#1
What scales and keys do bands like Between the Buried and Me use?

Is there any point in learning scales that you don't even plan on using?
And why do people choose certain keys for a song over others- any specific reason?
#3
Quote by blue_strat
Learn to play their songs.

Is that your way of just saying figure it out?
Well I guess I could find the key(s), but the scale might be harder to figure out unless I actually know the scale.
#5
Quote by MustangMan311
Just check out tabs for Ants of the Sky and Prequel to the Sequel. Learn the major riffs in those songs and then put them in different keys.

Call me an idiot, but I don't get it. Also do you know the answers to my other questions?
#6
Learn the riffs that make a BTBAM song "sound like" BTBAM to you. Then, instead of starting a riff on the 5th fret or something, move it to a different fret and play it starting from there.

Also, different keys just have different sounds. It's all whatever pleases your ear.
#7
Quote by MustangMan311
Learn the riffs that make a BTBAM song "sound like" BTBAM to you. Then, instead of starting a riff on the 5th fret or something, move it to a different fret and play it starting from there.

Also, different keys just have different sounds. It's all whatever pleases your ear.


You're saying to find the key I want, find the one I like most?
Also I just read somewhere that you normally use the key of the lowest tuned string.

Is what you told me apply to figuring out the scale though?
#8
i dont know. but i think im on the right track.

minor scale for example is WHWWHWW am i right? just check that. (W means whole note, H means half note)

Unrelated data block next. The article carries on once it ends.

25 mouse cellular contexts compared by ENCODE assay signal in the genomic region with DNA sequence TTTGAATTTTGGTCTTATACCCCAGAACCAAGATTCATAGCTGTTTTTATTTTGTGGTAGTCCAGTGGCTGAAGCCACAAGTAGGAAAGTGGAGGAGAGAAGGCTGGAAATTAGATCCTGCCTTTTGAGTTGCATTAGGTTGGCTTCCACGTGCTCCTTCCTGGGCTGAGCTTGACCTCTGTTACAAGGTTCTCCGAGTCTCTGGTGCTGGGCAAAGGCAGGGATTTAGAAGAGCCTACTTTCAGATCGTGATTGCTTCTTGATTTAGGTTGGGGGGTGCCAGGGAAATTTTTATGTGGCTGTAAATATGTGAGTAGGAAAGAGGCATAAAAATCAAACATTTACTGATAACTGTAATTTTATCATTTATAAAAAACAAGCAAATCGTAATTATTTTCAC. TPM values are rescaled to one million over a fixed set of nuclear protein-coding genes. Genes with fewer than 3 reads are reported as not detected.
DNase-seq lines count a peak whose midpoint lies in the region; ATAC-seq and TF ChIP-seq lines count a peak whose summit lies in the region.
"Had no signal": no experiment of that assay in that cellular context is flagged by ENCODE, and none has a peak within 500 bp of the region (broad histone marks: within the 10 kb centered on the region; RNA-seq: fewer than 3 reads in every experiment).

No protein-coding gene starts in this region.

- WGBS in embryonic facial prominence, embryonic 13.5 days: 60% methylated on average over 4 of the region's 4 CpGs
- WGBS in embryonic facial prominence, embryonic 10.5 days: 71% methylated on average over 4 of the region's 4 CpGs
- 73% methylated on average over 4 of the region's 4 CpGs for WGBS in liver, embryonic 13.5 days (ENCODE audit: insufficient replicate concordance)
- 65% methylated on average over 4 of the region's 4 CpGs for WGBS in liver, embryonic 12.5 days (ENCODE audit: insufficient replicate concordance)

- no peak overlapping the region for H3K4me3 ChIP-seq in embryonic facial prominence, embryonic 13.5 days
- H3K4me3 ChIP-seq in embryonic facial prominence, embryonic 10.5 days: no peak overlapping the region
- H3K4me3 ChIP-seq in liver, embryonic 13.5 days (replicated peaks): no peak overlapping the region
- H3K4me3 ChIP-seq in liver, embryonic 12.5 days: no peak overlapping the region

so if you start the minor scale on fret 3, high e string (on standard tuned guitar), then the scale will be this:

-3-4-6-8-9-11-13

-G-G#-A#-C-C#-D#-F

So if i understand things correctly, then what i have just written down is part of the G minor scale, since the root note is G (3rd fret, high E string).
thus: this is a minor scale in the key of G.

thats my understanding of it, and i dont know if its right. please will someone in the knowhow check me on this.

as far as which key to select. i think it has to do with personal preference.
for example, i tune my guitar to drop C tuning, however i have written a few songs in the E harmonic Minor scale.
it didnt make a difference, it still sounded good to me.

i think it depends on what sounds best to you, and what notes you like to play. for example (speaking in drop C tuning now). i love the like that goes like

D|---12-10-12-8-12-7-12-5-12-3-

(High D string in the tuning CGCFAD)

thats in the D minor scale, however i also play many songs in the C minor scale, which do not use all those notes, and so i can get a difference sound. its all about what i want to do.


hope this helps
#9
lol, I asked this question about Thrice a while back and got stuff like "if u cant figure it out urself it would be useless n e wai"

Just get the most BTBAM-sounding riffs and figure out the key, scale, etc. like MustangMan said.

You could cheat by opening it in guitar pro and using the scale finder.
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#10
TS: Next time you hear a song and think "what scale did they use for this riff/whatever?" Just remember: MAJOR OR MINOR. One of those will be the answer for literally 95%+ of all modern songs. Accidentals are also common; songs very rarely stick strictly to one scale.

With this knowledge, you can find the scale of lots of songs. About keys: It all depends on the singers' range and where the guitar players like to play on the fretboard.
#11
Quote by hxcmatt
What scales and keys do bands like Between the Buried and Me use?
whatever scales they want to

Is there any point in learning scales that you don't even plan on using? Yes, they are just another string to your bow. You don't need to use them, but you may come across their use.
And why do people choose certain keys for a song over others- any specific reason? if it sounds good to them they'll use it. Also a musician who has/is a singer will tend to choose their key to suit the vocals


As a general rule most musicians will use major or minor. I'd stick to learning those scales inside out before worrying about any others.
#12
Quote by FreakShow99

-3-4-6-8-9-11-13

-G-G#-A#-C-C#-D#-F

So if i understand things correctly, then what i have just written down is part of the G minor scale, since the root note is G (3rd fret, high E string).
thus: this is a minor scale in the key of G.